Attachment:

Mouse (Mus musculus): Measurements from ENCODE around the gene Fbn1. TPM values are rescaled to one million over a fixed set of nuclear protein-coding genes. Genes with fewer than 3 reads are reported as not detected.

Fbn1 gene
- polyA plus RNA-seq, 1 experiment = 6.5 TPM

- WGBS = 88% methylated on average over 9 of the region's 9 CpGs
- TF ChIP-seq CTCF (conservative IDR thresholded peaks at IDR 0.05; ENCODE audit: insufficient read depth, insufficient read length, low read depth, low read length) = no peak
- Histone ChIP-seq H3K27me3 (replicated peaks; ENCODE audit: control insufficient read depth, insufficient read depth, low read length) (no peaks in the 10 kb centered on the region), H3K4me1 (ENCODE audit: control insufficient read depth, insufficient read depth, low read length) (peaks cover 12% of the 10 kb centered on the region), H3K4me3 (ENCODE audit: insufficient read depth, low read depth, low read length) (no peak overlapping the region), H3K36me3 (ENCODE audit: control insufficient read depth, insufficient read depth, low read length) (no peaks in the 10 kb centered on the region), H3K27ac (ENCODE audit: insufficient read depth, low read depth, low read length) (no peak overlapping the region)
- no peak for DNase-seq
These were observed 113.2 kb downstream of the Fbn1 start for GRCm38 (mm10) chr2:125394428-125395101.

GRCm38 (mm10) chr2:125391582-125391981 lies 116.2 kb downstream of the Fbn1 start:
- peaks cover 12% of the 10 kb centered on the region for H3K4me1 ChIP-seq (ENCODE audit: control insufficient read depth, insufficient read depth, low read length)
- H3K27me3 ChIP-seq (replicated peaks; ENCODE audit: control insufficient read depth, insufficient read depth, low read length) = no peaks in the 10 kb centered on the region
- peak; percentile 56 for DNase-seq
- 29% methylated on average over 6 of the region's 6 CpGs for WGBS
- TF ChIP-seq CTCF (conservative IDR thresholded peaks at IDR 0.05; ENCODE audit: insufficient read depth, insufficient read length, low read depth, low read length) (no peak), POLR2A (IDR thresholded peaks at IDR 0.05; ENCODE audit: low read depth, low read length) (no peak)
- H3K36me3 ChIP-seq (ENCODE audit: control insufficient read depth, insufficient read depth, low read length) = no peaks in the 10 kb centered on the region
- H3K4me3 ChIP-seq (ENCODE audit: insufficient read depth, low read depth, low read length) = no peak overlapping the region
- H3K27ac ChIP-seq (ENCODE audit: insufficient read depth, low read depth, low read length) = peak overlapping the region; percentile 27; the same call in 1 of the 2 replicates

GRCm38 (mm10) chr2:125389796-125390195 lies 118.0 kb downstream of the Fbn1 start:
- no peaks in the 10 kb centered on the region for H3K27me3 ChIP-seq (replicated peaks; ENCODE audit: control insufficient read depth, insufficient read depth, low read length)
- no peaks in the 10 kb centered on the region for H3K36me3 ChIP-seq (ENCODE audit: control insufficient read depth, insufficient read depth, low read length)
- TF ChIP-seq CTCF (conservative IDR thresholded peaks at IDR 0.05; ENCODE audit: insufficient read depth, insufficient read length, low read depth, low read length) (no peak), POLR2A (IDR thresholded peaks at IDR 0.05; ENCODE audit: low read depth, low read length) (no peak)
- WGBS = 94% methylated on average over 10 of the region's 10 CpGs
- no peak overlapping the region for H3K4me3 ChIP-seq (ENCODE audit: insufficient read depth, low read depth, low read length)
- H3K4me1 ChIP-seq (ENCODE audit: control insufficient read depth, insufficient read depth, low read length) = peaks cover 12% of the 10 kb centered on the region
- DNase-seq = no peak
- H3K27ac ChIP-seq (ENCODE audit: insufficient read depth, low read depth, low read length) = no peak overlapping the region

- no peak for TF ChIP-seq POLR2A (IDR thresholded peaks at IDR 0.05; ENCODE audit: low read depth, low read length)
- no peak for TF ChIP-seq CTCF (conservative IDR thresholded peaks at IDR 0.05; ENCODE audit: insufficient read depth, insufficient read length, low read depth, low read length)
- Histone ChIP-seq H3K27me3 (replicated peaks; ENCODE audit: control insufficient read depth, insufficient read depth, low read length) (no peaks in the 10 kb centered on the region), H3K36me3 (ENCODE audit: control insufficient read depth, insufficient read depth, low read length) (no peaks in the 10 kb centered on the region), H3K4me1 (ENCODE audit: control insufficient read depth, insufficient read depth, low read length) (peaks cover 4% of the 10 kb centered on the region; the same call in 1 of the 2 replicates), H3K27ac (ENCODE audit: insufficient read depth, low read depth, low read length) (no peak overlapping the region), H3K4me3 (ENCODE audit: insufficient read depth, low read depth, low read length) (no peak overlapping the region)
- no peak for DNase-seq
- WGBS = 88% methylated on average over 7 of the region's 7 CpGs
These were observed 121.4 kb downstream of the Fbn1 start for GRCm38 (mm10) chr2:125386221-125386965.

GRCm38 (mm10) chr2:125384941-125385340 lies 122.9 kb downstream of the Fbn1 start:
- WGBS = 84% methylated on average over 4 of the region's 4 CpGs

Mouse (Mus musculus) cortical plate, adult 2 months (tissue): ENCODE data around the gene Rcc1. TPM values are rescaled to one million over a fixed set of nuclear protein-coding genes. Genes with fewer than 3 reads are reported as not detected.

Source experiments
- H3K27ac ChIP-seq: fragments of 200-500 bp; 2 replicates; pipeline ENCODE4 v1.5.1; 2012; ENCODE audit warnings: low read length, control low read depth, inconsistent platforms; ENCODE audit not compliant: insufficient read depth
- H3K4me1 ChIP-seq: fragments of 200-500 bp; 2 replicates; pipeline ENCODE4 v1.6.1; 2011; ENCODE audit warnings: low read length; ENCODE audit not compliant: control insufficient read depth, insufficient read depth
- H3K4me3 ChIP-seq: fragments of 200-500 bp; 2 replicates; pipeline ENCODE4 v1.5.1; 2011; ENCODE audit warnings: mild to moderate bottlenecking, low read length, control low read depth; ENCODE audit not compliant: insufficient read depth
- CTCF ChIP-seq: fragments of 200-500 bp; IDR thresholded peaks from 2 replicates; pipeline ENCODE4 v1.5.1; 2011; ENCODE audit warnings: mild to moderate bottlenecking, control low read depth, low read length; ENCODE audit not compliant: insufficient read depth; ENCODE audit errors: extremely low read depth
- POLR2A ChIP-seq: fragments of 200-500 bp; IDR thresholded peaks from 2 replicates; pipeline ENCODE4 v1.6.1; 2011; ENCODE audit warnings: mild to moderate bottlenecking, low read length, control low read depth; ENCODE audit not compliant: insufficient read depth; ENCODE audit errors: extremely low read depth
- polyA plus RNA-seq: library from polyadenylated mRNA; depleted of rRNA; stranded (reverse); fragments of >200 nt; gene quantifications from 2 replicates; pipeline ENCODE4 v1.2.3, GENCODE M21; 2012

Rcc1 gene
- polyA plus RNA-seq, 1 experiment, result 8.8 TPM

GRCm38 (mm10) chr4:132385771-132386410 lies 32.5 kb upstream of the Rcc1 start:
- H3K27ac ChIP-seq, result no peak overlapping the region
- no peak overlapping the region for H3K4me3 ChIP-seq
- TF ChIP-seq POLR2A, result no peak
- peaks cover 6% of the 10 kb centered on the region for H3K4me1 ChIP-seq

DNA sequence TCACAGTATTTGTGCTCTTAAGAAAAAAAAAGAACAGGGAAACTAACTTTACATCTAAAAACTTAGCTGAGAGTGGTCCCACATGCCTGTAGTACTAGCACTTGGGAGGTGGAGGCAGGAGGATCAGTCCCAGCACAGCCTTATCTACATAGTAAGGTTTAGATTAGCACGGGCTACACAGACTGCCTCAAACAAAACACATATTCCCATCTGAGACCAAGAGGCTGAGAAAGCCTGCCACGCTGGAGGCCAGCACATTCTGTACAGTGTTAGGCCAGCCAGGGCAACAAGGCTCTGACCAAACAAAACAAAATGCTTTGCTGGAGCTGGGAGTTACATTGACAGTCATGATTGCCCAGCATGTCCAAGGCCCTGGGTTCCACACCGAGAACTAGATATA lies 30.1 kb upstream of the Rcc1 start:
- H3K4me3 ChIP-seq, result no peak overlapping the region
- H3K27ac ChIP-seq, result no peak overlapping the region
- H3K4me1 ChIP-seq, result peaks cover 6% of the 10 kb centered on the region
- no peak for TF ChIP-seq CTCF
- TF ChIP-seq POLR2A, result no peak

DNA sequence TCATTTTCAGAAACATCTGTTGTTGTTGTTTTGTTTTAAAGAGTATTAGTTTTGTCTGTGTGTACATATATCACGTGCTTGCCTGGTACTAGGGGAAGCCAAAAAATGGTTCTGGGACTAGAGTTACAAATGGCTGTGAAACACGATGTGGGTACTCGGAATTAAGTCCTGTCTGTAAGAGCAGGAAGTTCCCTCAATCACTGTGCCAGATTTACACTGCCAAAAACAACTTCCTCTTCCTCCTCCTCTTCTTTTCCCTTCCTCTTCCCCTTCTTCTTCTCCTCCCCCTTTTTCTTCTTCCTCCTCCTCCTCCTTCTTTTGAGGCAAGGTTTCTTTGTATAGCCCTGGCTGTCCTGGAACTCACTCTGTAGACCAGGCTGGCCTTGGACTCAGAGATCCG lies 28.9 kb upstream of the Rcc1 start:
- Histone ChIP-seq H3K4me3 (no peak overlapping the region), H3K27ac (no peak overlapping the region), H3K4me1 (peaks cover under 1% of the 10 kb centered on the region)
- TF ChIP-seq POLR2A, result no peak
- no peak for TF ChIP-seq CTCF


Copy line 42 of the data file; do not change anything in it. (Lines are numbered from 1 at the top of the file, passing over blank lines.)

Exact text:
- polyA plus RNA-seq: library from polyadenylated mRNA; depleted of rRNA; stranded (reverse); fragments of >200 nt; gene quantifications from 2 replicates; pipeline ENCODE4 v1.2.3, GENCODE M21; 2012